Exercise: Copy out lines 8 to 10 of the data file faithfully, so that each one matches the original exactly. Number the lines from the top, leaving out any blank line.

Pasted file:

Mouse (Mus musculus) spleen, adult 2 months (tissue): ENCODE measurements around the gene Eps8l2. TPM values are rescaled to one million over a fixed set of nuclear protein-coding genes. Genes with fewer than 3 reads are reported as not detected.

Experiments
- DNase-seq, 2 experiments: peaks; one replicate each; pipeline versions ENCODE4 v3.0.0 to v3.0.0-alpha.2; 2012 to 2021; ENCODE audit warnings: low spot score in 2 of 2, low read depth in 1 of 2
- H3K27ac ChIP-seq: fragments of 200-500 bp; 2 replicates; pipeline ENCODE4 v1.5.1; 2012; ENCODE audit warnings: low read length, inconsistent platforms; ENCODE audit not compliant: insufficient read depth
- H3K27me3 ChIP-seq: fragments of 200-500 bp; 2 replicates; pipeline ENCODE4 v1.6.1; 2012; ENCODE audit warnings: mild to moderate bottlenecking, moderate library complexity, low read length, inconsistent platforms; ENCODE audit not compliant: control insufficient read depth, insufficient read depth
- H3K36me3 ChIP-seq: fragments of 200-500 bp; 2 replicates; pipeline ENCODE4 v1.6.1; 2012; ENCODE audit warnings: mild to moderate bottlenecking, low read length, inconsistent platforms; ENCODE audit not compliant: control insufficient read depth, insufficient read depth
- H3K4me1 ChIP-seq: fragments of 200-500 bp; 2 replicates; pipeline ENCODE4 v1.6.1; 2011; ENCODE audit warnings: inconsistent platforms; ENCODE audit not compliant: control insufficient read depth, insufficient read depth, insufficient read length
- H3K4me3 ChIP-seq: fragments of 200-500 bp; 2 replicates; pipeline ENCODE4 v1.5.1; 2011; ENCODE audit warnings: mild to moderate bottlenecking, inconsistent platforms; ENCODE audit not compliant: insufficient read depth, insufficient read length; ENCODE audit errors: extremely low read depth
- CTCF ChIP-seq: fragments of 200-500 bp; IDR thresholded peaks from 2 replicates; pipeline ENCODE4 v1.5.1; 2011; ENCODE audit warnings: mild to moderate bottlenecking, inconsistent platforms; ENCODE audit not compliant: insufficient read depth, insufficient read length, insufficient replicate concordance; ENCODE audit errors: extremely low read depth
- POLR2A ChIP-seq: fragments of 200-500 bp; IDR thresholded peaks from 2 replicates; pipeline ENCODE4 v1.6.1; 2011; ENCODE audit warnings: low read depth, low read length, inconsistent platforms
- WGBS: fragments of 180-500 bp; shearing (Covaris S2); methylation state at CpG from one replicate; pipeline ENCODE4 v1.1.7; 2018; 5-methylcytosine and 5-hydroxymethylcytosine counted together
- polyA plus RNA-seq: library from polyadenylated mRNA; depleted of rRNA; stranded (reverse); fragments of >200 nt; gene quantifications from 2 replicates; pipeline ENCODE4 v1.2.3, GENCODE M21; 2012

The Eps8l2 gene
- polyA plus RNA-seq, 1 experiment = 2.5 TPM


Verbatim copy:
- H3K4me3 ChIP-seq: fragments of 200-500 bp; 2 replicates; pipeline ENCODE4 v1.5.1; 2011; ENCODE audit warnings: mild to moderate bottlenecking, inconsistent platforms; ENCODE audit not compliant: insufficient read depth, insufficient read length; ENCODE audit errors: extremely low read depth
- CTCF ChIP-seq: fragments of 200-500 bp; IDR thresholded peaks from 2 replicates; pipeline ENCODE4 v1.5.1; 2011; ENCODE audit warnings: mild to moderate bottlenecking, inconsistent platforms; ENCODE audit not compliant: insufficient read depth, insufficient read length, insufficient replicate concordance; ENCODE audit errors: extremely low read depth
- POLR2A ChIP-seq: fragments of 200-500 bp; IDR thresholded peaks from 2 replicates; pipeline ENCODE4 v1.6.1; 2011; ENCODE audit warnings: low read depth, low read length, inconsistent platforms